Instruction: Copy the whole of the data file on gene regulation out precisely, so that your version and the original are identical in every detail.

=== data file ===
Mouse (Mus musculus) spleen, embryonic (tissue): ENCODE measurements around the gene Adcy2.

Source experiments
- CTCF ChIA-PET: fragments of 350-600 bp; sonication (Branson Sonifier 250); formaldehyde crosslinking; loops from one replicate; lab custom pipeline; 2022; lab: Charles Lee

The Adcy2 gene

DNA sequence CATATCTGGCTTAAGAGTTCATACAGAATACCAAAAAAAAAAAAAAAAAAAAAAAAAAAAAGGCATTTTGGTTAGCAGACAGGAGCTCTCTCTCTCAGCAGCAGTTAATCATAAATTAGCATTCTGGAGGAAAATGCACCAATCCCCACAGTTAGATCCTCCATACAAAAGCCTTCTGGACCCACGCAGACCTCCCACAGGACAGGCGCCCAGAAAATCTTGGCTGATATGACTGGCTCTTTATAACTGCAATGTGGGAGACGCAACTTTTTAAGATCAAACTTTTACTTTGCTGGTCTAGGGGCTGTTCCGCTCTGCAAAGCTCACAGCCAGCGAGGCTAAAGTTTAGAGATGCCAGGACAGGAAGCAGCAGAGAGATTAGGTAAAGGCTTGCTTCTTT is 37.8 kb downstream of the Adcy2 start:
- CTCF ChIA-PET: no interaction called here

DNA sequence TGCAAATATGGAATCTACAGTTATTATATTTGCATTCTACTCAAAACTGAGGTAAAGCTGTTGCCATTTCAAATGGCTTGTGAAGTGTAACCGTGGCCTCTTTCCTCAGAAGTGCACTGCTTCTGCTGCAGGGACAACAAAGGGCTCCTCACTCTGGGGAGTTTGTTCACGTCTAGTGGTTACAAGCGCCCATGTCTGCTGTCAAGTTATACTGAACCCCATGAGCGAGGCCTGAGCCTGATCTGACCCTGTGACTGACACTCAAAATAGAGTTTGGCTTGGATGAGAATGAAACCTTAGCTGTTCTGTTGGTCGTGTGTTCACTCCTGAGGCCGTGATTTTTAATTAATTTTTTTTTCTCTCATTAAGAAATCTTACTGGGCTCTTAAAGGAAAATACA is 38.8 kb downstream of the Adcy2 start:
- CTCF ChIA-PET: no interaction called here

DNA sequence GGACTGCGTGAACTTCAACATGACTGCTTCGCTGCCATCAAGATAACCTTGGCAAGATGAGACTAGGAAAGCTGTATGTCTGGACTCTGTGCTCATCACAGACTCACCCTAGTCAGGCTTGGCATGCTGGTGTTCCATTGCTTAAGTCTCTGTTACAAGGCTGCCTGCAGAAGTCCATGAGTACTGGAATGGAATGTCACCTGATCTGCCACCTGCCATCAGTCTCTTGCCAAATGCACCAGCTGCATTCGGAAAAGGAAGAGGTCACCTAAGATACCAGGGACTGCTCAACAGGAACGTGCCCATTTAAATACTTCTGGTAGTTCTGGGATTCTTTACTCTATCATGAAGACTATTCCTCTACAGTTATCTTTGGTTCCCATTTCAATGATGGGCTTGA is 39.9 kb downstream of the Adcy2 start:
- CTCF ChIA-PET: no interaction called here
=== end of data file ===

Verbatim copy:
Mouse (Mus musculus) spleen, embryonic (tissue): ENCODE measurements around the gene Adcy2.

Source experiments
- CTCF ChIA-PET: fragments of 350-600 bp; sonication (Branson Sonifier 250); formaldehyde crosslinking; loops from one replicate; lab custom pipeline; 2022; lab: Charles Lee

The Adcy2 gene

DNA sequence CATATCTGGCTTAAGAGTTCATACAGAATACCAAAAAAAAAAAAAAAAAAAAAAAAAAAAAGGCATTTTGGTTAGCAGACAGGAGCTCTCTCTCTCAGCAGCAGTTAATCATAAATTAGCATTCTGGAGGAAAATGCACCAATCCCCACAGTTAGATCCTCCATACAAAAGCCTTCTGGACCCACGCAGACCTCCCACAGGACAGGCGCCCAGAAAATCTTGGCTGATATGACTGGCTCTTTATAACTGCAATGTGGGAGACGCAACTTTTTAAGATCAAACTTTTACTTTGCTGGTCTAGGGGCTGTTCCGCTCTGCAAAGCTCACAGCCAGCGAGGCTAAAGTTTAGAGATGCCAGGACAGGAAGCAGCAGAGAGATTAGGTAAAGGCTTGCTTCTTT is 37.8 kb downstream of the Adcy2 start:
- CTCF ChIA-PET: no interaction called here

DNA sequence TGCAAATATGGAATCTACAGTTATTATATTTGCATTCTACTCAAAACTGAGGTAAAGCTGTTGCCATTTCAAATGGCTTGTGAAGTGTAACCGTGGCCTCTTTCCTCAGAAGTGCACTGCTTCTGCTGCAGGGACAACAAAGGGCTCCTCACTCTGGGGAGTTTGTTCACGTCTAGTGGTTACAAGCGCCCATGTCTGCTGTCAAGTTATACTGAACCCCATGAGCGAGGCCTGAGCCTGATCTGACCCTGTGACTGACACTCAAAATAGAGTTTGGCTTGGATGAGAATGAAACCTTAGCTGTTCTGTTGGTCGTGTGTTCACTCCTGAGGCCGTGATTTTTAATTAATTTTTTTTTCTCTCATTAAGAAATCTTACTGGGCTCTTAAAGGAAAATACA is 38.8 kb downstream of the Adcy2 start:
- CTCF ChIA-PET: no interaction called here

DNA sequence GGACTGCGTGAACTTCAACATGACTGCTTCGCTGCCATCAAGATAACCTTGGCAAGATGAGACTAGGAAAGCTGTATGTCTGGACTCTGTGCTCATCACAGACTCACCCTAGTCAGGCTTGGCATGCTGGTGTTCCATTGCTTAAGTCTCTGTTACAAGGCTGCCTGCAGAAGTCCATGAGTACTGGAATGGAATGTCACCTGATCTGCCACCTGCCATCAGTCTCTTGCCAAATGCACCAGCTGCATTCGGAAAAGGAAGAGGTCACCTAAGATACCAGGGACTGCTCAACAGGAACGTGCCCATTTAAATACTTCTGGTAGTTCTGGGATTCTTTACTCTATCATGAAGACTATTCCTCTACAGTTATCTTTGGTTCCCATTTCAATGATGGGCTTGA is 39.9 kb downstream of the Adcy2 start:
- CTCF ChIA-PET: no interaction called here